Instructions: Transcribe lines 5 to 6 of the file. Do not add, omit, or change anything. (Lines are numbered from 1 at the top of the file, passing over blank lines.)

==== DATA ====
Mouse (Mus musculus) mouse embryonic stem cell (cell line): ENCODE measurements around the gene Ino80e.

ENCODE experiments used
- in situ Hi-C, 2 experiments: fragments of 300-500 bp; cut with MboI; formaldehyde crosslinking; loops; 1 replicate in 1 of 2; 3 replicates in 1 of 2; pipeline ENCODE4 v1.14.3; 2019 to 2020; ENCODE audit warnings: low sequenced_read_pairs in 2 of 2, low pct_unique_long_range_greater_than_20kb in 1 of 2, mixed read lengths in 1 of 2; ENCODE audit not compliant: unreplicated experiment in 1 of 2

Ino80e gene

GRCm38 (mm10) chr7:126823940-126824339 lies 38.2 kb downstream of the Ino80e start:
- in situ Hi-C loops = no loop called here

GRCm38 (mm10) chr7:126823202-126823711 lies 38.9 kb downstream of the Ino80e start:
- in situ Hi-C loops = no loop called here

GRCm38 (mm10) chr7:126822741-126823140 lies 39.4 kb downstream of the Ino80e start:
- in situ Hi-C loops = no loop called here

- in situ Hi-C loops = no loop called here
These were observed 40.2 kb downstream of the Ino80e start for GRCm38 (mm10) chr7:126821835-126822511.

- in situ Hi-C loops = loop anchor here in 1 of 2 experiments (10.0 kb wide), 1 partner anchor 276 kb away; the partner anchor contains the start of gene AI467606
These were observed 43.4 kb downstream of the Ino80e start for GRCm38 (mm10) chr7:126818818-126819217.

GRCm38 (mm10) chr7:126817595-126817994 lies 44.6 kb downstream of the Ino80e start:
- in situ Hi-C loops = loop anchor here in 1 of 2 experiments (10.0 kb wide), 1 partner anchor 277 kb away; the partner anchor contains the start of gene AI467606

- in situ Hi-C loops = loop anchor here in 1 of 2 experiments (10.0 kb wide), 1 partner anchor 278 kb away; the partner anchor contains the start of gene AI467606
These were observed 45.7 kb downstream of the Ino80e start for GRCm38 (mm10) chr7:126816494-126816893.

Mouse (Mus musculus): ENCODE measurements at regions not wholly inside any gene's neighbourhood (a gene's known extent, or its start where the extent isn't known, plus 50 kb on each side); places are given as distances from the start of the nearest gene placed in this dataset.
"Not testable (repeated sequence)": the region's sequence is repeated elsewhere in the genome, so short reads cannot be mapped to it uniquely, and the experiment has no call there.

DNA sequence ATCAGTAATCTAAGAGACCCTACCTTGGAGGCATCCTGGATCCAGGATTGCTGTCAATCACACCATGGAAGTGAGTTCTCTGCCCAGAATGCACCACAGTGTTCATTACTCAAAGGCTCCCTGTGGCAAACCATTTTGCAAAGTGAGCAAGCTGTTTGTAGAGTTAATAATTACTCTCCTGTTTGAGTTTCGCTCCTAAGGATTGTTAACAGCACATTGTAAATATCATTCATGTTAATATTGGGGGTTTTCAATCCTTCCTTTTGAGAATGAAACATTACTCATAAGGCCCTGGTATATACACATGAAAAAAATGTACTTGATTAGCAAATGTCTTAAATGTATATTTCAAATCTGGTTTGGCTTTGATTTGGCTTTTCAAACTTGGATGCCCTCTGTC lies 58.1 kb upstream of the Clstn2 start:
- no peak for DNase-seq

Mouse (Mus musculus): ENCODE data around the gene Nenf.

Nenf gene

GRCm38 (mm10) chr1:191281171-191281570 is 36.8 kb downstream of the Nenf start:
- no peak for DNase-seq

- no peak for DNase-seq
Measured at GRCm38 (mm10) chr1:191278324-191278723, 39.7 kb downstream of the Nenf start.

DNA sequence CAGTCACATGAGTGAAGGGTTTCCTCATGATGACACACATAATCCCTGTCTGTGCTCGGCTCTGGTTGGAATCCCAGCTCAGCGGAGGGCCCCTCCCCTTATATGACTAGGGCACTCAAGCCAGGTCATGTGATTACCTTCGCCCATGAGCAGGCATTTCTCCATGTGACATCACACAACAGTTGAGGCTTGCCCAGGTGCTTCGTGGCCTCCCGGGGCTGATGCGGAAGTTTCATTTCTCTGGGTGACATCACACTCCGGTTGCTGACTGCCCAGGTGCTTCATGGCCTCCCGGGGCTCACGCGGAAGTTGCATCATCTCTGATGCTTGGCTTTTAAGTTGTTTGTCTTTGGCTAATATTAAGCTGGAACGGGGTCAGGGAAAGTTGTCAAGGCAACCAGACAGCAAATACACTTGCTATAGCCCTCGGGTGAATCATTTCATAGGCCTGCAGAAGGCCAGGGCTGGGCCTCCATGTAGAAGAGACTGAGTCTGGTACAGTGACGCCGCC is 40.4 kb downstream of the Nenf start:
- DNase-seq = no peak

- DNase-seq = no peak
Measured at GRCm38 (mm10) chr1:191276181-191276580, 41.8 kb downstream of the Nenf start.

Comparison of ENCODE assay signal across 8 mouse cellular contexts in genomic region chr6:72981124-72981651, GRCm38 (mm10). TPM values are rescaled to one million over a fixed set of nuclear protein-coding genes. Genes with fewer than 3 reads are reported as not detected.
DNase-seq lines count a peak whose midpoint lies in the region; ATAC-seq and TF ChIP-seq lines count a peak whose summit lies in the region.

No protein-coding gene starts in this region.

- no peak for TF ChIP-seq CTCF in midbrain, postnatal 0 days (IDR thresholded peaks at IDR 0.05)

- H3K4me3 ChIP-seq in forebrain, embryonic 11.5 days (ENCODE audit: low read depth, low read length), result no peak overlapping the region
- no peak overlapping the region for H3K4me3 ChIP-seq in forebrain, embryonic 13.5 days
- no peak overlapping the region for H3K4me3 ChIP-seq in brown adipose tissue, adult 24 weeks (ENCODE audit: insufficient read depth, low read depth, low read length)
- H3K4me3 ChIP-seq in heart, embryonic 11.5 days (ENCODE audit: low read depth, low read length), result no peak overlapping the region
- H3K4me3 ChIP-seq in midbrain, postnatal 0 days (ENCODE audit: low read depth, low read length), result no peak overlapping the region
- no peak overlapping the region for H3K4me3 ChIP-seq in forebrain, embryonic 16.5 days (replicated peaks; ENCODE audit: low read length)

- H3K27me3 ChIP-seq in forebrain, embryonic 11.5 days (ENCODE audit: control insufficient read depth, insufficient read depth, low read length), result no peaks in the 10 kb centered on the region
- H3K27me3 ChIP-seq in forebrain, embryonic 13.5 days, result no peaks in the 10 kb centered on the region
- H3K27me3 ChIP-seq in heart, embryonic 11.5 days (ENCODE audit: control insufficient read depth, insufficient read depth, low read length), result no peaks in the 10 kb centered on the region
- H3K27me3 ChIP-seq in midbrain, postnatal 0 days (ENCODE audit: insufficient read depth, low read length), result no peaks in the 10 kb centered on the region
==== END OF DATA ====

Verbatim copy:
GRCm38 (mm10) chr7:126823940-126824339 lies 38.2 kb downstream of the Ino80e start:
- in situ Hi-C loops = no loop called here